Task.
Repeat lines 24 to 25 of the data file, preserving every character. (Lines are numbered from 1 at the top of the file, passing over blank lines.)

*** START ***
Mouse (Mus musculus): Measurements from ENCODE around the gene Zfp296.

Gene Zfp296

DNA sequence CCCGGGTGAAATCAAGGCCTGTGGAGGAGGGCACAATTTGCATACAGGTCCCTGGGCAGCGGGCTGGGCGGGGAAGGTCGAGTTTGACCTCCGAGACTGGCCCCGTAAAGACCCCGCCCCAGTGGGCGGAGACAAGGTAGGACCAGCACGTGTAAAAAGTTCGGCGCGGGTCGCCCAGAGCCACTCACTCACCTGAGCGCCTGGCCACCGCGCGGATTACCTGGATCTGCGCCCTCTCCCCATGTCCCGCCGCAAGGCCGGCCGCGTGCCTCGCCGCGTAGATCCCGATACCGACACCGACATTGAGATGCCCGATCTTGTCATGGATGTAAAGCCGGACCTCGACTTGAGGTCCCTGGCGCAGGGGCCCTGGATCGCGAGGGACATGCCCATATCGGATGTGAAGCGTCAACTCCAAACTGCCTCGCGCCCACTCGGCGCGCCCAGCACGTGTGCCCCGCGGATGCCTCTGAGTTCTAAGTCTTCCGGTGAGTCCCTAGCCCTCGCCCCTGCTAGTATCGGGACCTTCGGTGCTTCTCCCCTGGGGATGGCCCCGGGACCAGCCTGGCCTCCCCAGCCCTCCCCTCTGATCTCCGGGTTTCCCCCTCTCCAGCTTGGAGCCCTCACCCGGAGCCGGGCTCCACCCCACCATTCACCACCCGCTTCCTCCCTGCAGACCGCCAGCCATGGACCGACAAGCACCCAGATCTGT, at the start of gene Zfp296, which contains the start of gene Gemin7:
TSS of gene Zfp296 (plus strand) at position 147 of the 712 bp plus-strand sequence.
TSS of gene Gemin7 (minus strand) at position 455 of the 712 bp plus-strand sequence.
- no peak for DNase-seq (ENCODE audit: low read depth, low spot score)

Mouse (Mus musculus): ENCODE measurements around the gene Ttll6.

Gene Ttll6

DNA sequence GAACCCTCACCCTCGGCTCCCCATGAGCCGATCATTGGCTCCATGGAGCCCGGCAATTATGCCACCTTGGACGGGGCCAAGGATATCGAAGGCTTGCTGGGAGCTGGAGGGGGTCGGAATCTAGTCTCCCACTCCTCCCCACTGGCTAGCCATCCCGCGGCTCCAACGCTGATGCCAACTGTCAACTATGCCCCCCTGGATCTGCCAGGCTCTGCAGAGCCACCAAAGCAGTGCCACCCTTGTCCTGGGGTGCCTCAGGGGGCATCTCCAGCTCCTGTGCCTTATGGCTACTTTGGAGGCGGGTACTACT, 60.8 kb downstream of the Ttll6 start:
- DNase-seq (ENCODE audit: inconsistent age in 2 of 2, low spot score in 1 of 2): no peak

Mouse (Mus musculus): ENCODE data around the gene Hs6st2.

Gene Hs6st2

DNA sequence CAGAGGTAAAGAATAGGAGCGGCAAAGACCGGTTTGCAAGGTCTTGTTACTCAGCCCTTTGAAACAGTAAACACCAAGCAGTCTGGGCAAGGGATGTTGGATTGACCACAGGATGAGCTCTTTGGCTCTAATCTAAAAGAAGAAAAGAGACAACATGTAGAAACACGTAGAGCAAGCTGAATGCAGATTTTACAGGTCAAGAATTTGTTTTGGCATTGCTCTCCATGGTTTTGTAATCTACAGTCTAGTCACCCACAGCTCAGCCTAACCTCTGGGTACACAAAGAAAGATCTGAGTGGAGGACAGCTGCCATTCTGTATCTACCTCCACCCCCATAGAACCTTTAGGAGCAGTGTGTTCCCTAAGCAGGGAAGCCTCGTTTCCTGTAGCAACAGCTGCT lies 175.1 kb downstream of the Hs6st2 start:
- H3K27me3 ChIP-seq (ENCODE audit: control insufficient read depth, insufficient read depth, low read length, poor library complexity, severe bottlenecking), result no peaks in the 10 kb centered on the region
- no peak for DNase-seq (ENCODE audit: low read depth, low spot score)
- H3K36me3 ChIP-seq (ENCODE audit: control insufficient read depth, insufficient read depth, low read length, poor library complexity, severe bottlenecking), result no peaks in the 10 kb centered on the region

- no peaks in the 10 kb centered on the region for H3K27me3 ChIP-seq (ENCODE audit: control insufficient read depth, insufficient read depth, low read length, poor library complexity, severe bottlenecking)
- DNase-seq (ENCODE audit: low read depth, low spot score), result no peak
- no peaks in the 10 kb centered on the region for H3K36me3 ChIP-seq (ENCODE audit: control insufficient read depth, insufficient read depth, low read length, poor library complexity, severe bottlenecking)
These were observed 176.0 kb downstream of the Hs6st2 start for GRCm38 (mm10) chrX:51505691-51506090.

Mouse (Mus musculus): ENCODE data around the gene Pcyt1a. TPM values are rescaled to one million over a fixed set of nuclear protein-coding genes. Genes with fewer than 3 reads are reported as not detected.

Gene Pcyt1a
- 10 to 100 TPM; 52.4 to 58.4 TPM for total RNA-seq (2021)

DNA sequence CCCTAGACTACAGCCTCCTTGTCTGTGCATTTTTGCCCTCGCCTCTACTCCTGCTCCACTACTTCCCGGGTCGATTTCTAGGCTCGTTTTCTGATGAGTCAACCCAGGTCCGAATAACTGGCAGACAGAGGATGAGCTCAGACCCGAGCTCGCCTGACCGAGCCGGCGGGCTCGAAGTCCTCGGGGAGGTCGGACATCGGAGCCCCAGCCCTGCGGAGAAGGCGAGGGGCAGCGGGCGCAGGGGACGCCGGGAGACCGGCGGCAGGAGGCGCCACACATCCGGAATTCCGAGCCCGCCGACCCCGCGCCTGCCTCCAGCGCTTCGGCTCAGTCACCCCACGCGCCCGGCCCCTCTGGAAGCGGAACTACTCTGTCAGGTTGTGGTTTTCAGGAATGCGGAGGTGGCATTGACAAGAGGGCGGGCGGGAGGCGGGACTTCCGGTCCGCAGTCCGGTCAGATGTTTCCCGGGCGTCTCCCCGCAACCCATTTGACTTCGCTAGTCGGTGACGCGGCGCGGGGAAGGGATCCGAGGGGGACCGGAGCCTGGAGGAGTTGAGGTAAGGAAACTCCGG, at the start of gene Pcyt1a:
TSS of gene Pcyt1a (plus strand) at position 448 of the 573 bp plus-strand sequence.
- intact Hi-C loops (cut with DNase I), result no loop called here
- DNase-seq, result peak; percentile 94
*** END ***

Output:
DNA sequence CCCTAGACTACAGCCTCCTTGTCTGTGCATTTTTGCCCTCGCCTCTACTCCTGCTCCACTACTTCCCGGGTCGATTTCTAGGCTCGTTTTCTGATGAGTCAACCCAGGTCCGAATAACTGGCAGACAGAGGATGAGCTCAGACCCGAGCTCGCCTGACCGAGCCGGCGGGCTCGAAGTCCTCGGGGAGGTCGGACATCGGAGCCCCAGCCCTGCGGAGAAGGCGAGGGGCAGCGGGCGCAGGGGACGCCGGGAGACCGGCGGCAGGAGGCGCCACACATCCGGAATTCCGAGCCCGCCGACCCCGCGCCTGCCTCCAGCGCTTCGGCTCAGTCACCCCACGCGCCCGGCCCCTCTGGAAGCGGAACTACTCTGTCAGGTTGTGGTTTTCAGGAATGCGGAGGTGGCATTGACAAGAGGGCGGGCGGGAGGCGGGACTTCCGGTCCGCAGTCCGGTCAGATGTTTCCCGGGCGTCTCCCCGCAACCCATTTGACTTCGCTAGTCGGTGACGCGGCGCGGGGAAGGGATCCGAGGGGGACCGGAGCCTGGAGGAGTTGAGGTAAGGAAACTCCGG, at the start of gene Pcyt1a:
TSS of gene Pcyt1a (plus strand) at position 448 of the 573 bp plus-strand sequence.